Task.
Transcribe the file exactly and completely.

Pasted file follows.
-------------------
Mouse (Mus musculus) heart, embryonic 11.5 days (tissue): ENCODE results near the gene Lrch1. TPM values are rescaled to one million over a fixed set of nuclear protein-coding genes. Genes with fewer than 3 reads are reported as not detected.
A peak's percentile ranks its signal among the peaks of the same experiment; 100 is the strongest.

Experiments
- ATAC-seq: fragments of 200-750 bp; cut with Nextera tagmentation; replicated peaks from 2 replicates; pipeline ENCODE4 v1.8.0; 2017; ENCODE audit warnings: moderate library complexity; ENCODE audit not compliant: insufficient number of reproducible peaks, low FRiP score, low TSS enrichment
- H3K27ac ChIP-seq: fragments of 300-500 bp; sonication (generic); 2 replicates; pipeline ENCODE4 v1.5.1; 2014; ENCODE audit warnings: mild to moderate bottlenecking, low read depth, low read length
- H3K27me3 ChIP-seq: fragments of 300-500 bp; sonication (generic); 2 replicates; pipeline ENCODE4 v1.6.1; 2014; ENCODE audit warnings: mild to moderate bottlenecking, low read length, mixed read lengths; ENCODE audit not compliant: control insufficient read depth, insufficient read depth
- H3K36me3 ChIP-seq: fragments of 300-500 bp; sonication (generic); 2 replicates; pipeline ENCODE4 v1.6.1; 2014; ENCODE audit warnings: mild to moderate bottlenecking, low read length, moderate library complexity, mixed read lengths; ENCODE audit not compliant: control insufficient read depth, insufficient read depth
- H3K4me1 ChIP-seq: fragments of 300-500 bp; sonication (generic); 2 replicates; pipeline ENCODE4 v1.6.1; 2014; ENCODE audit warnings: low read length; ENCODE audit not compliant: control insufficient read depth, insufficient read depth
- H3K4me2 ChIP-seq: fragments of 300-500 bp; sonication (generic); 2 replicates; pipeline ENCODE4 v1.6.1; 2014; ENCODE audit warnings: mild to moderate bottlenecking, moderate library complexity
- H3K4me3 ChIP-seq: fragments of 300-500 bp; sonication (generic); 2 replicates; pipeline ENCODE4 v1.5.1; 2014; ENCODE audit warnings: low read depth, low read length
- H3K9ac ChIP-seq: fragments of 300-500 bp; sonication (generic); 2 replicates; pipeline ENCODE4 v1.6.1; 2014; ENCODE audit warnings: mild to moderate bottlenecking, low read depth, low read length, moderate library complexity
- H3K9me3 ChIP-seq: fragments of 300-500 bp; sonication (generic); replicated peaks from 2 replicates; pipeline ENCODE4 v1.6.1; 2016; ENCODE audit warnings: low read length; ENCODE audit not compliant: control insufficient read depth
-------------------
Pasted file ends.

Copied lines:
Mouse (Mus musculus) heart, embryonic 11.5 days (tissue): ENCODE results near the gene Lrch1. TPM values are rescaled to one million over a fixed set of nuclear protein-coding genes. Genes with fewer than 3 reads are reported as not detected.
A peak's percentile ranks its signal among the peaks of the same experiment; 100 is the strongest.

Experiments
- ATAC-seq: fragments of 200-750 bp; cut with Nextera tagmentation; replicated peaks from 2 replicates; pipeline ENCODE4 v1.8.0; 2017; ENCODE audit warnings: moderate library complexity; ENCODE audit not compliant: insufficient number of reproducible peaks, low FRiP score, low TSS enrichment
- H3K27ac ChIP-seq: fragments of 300-500 bp; sonication (generic); 2 replicates; pipeline ENCODE4 v1.5.1; 2014; ENCODE audit warnings: mild to moderate bottlenecking, low read depth, low read length
- H3K27me3 ChIP-seq: fragments of 300-500 bp; sonication (generic); 2 replicates; pipeline ENCODE4 v1.6.1; 2014; ENCODE audit warnings: mild to moderate bottlenecking, low read length, mixed read lengths; ENCODE audit not compliant: control insufficient read depth, insufficient read depth
- H3K36me3 ChIP-seq: fragments of 300-500 bp; sonication (generic); 2 replicates; pipeline ENCODE4 v1.6.1; 2014; ENCODE audit warnings: mild to moderate bottlenecking, low read length, moderate library complexity, mixed read lengths; ENCODE audit not compliant: control insufficient read depth, insufficient read depth
- H3K4me1 ChIP-seq: fragments of 300-500 bp; sonication (generic); 2 replicates; pipeline ENCODE4 v1.6.1; 2014; ENCODE audit warnings: low read length; ENCODE audit not compliant: control insufficient read depth, insufficient read depth
- H3K4me2 ChIP-seq: fragments of 300-500 bp; sonication (generic); 2 replicates; pipeline ENCODE4 v1.6.1; 2014; ENCODE audit warnings: mild to moderate bottlenecking, moderate library complexity
- H3K4me3 ChIP-seq: fragments of 300-500 bp; sonication (generic); 2 replicates; pipeline ENCODE4 v1.5.1; 2014; ENCODE audit warnings: low read depth, low read length
- H3K9ac ChIP-seq: fragments of 300-500 bp; sonication (generic); 2 replicates; pipeline ENCODE4 v1.6.1; 2014; ENCODE audit warnings: mild to moderate bottlenecking, low read depth, low read length, moderate library complexity
- H3K9me3 ChIP-seq: fragments of 300-500 bp; sonication (generic); replicated peaks from 2 replicates; pipeline ENCODE4 v1.6.1; 2016; ENCODE audit warnings: low read length; ENCODE audit not compliant: control insufficient read depth